Marquette University: Center for Data, Ethics, and Society to host International Privacy Day research symposium and showcase, Jan. 30

MILWAUKEE — Dr. Jessica Vitak, associate professor in the College of Information Studies and director of the Human-Computer Interaction Lab at the University of Maryland, will be the keynote speaker for the International Privacy Day research symposium and showcase, hosted by Marquette University’s Center for Data, Ethics, and Society on Monday, Jan. 30, from 10 a.m. to 2:30 p.m. at Alumni Memorial Union, 1442 W. Wisconsin Ave.

This research symposium and student showcase features some of the latest research on the complex privacy and security dimensions of smart homes and related Internet of Things technologies. Vitak will deliver her featured presentation titled, “Reimagining Data Collection and Use in the Age of Smart Devices.” There will also be a panel discussion on “Privacy & Security Dimensions of Smart Devices,” featuring Dr. Debbie Perouli, assistant professor of computer science at Marquette; Dr. Kelly Quinn, clinical associate professor of communication at the University of Illinois at Chicago; and Dr. Rahul Chatterjee, assistant professor of computer sciences at the University of Wisconsin.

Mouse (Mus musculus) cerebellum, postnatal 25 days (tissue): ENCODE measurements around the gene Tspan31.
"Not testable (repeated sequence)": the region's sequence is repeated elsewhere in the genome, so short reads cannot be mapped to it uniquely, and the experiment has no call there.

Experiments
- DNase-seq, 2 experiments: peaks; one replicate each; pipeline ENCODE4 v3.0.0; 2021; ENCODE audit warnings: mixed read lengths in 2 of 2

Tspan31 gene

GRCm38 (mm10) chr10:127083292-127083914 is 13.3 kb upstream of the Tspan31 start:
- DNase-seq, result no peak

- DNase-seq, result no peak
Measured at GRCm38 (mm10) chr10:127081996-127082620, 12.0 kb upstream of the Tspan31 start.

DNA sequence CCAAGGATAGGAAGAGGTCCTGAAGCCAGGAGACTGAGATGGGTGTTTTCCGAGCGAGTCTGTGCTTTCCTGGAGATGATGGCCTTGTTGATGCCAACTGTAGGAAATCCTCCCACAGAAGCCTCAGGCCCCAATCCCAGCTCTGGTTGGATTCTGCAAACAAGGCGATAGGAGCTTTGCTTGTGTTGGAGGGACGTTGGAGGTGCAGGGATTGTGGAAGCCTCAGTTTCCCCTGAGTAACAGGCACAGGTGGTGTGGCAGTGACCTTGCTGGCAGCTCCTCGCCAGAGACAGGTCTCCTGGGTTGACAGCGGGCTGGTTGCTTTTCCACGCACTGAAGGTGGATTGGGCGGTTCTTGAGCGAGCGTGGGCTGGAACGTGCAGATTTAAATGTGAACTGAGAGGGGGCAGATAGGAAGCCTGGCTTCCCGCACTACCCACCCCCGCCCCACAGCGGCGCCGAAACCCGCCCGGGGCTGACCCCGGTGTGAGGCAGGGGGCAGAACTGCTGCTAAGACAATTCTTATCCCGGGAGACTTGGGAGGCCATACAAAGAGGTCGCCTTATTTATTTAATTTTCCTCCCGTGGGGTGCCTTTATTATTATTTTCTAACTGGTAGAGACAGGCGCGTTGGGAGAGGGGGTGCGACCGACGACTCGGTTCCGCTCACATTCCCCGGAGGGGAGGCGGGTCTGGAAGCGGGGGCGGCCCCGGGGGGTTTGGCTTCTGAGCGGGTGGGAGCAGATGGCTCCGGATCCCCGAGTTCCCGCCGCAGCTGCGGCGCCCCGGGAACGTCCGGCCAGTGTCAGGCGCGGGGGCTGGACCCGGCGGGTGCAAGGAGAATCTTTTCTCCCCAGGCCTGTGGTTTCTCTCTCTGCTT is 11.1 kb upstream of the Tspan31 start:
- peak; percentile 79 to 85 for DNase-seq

Registration is free and available online. In addition to the featured presentations, there will be a student research showcase.

Vitak’s research evaluates the privacy and ethical implications of big data, the Internet of Things, and other smart technologies. She seeks to understand how privacy concerns play a role in technology adoption and use, and she develops tools and resources to help children and adults make more informed decisions when using technology and sharing sensitive data. She also serves as an affiliate professor in the Department of Communication and with Maryland’s Social Data Science Center.

Grounded in Marquette’s Jesuit mission of social justice, the Center for Data, Ethics, and Society is particularly focused on confronting the ethical consequences and controversies of our increasingly data-driven lives and spaces, including unfair algorithmic biases, the unequal impacts of computational decision-making, the privacy threats of ubiquitous surveillance systems, and corporate social responsibility and accountability. The center takes up these concerns through an applied and interdisciplinary approach to research, pedagogy, and engagement with both impacted communities and relevant industries.